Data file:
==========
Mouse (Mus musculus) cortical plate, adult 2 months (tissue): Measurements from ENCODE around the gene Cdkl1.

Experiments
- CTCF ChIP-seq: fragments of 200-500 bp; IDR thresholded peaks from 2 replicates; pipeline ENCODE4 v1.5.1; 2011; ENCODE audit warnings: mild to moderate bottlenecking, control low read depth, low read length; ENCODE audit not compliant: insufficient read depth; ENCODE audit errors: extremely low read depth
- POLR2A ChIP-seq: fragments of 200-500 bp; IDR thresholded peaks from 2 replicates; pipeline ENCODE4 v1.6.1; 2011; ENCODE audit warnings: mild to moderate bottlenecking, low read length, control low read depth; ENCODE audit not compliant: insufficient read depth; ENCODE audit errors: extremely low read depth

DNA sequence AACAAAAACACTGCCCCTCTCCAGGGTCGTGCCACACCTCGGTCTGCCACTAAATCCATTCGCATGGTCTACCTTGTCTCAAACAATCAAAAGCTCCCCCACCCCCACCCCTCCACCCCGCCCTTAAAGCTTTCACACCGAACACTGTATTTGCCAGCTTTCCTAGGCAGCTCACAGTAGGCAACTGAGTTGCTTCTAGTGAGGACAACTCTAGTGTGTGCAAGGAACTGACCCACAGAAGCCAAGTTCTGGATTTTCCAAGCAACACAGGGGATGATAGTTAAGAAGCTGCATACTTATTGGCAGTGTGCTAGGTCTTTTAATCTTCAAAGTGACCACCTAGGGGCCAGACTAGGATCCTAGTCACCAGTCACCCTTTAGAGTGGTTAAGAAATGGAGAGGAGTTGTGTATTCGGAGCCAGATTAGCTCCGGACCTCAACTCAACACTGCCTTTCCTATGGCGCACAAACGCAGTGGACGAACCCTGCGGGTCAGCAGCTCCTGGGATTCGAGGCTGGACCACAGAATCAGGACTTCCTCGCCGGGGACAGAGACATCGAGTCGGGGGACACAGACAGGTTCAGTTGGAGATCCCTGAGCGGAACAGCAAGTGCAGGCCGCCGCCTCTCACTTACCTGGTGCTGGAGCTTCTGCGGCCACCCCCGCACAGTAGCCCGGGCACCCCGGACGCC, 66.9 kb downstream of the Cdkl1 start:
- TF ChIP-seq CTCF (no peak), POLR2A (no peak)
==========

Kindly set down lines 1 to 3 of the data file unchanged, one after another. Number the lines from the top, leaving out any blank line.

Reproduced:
Mouse (Mus musculus) cortical plate, adult 2 months (tissue): Measurements from ENCODE around the gene Cdkl1.

Experiments
- CTCF ChIP-seq: fragments of 200-500 bp; IDR thresholded peaks from 2 replicates; pipeline ENCODE4 v1.5.1; 2011; ENCODE audit warnings: mild to moderate bottlenecking, control low read depth, low read length; ENCODE audit not compliant: insufficient read depth; ENCODE audit errors: extremely low read depth